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When it comes to longevity, scientists have long suspected that scaly and slimy vertebrates have an edge. Galápagos tortoises, eastern box turtles, cave-dwelling salamanders known as olms, and a number of other reptiles and amphibians can live more than a century. And the oldest known land animal, a Seychelles giant tortoise named Jonathan, recently celebrated his 190th birthday

Until now, though, most of the evidence highlighting the long lifespans of these animals have come from anecdotal reports from zoos, says Beth Reinke, a biologist at Northeastern Illinois University in Chicago. She and a team of more than 100 researchers from around the globe have compared rates of aging in 77 species of reptiles and amphibians in the wild. The study initially grew out of the long-running notion that turtles can live for a long time. “We wanted to know how widespread that is,” Reinke says.

The researchers found that although aging and lifespan varied greatly from one species to the next, turtles, crocodilians, and salamanders generally aged very slowly and had disproportionately long lifespans for their size. Meanwhile, another group of researchers in Denmark reached similar conclusions after comparing 52 species of turtles and tortoises living in zoos and aquariums: roughly 75 percent of the reptiles showed slow or negligible senescence, and 80 percent aged more slowly than modern humans.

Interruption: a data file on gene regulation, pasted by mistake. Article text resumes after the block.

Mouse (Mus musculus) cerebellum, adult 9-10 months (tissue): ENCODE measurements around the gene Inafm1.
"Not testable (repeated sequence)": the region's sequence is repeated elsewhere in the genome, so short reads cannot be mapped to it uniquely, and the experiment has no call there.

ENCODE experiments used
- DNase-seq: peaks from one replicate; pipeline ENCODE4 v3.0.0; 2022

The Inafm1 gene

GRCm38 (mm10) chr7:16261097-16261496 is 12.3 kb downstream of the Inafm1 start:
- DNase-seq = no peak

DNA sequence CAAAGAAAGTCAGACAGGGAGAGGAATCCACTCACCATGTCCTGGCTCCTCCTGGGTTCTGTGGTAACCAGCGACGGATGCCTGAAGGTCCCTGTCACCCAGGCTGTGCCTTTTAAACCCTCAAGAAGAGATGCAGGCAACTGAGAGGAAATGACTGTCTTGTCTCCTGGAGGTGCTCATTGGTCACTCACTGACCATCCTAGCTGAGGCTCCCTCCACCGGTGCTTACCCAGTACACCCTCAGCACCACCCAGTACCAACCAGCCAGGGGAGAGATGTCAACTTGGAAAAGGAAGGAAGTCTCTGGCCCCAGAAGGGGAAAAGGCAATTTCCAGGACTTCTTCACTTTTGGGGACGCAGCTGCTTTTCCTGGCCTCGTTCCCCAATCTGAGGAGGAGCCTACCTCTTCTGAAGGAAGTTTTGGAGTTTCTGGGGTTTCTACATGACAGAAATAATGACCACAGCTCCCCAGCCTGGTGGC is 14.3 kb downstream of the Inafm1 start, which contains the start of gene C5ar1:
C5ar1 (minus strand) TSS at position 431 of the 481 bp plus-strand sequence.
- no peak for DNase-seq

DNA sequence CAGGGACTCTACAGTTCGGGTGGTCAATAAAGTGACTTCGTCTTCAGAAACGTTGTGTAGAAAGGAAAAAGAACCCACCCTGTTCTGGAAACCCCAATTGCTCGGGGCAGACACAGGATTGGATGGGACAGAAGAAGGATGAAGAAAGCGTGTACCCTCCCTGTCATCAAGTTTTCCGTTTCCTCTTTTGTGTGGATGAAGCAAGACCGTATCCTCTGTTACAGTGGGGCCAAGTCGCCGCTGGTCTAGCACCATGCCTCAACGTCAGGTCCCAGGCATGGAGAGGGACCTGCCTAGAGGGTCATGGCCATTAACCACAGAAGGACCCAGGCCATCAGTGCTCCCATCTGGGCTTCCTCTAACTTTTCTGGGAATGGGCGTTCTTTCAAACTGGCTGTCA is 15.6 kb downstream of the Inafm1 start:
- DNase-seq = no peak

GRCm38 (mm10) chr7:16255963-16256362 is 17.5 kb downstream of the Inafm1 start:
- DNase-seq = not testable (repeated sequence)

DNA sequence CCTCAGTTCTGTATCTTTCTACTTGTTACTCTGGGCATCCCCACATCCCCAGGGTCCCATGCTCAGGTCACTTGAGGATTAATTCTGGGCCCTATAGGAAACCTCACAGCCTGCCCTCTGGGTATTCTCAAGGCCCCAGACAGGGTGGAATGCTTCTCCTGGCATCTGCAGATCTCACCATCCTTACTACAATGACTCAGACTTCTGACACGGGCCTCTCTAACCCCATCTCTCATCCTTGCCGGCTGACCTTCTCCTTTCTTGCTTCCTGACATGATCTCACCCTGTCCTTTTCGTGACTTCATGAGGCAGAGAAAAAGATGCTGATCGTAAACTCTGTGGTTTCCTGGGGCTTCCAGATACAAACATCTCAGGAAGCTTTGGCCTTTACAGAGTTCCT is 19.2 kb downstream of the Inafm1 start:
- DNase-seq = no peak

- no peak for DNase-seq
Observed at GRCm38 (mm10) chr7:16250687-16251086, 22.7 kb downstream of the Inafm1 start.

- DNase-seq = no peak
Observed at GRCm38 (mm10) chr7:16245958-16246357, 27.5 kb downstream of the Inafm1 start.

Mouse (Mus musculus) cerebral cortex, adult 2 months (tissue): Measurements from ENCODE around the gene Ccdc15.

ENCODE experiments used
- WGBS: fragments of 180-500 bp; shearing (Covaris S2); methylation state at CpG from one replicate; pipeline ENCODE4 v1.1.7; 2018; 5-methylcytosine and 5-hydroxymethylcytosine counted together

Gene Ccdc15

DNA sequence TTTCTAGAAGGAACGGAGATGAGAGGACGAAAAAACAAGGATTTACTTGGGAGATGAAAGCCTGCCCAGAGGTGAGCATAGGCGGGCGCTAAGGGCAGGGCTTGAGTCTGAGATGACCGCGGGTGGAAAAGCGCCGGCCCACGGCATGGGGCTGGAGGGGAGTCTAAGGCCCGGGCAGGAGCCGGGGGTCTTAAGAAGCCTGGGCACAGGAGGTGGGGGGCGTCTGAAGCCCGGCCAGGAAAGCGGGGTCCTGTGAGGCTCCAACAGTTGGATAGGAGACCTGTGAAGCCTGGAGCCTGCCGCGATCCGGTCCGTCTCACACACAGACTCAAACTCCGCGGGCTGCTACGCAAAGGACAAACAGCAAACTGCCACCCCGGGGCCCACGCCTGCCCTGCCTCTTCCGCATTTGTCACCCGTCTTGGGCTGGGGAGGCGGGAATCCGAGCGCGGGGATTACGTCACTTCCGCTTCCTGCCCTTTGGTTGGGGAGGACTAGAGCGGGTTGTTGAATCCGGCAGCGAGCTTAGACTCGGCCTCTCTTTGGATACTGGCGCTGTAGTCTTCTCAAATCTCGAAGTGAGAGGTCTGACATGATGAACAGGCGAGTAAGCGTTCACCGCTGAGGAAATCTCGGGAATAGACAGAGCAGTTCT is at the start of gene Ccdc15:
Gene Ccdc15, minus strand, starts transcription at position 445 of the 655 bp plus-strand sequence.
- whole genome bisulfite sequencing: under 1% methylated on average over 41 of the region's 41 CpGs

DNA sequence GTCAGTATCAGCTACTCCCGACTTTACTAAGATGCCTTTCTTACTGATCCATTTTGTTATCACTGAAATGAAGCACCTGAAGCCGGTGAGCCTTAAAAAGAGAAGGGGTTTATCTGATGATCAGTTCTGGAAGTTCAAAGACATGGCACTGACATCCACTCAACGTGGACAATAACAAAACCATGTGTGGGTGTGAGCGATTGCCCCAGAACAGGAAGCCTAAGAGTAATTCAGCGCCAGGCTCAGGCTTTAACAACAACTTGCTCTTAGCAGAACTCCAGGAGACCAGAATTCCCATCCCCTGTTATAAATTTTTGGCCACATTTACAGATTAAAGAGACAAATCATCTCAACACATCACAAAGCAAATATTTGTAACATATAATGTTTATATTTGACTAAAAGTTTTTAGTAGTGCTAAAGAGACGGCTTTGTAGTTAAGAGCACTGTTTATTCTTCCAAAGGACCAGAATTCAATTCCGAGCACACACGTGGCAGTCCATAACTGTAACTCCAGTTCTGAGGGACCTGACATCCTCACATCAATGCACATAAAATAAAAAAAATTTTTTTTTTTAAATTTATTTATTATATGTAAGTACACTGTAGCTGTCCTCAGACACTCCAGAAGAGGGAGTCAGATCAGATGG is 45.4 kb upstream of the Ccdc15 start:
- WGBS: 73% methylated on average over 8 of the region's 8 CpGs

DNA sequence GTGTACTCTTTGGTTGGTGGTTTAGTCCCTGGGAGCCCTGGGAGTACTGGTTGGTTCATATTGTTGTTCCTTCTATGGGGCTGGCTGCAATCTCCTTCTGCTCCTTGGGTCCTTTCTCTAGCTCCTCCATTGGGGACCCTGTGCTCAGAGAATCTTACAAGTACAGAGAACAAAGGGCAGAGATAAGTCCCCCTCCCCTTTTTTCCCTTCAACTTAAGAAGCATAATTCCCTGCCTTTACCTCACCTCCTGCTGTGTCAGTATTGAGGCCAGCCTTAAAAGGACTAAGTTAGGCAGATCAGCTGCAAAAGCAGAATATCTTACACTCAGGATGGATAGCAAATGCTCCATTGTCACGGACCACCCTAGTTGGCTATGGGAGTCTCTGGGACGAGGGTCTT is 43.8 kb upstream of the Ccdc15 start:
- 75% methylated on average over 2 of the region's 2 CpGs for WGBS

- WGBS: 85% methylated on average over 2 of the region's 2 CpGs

Both teams reported their results on June 23 in Science. The new findings aren’t particularly surprising but do challenge the idea that senescence—a gradual decline in bodily functions that increases the mortality risk after an organism reaches sexual maturity—is universal, says Rob Salguero-Gómez, an ecologist at the University of Oxford who wasn’t involved in the research.

“They’re both excellent pieces of research,” he says. “They add a new layer…upon our understanding of senescence across the tree of life.” 

A tuatara (Sphenodon punctatus). Sarah Lamar

For their analysis, Reinke and her collaborators drew from long-running studies on a wide variety of animals that included turtles, frogs, salamanders, crocodilians, snakes, lizards, and the lizard-like tuatara. These studies tracked reptile and amphibian populations over an average period of 17 years and encompassed more than 190,000 individual animals.

To determine how quickly a species aged, Reinke and her team calculated the rate at which its individual members died over time after hitting sexual maturity. The team estimated lifespan  from the number of years it took for 95 percent of these adult animals to die.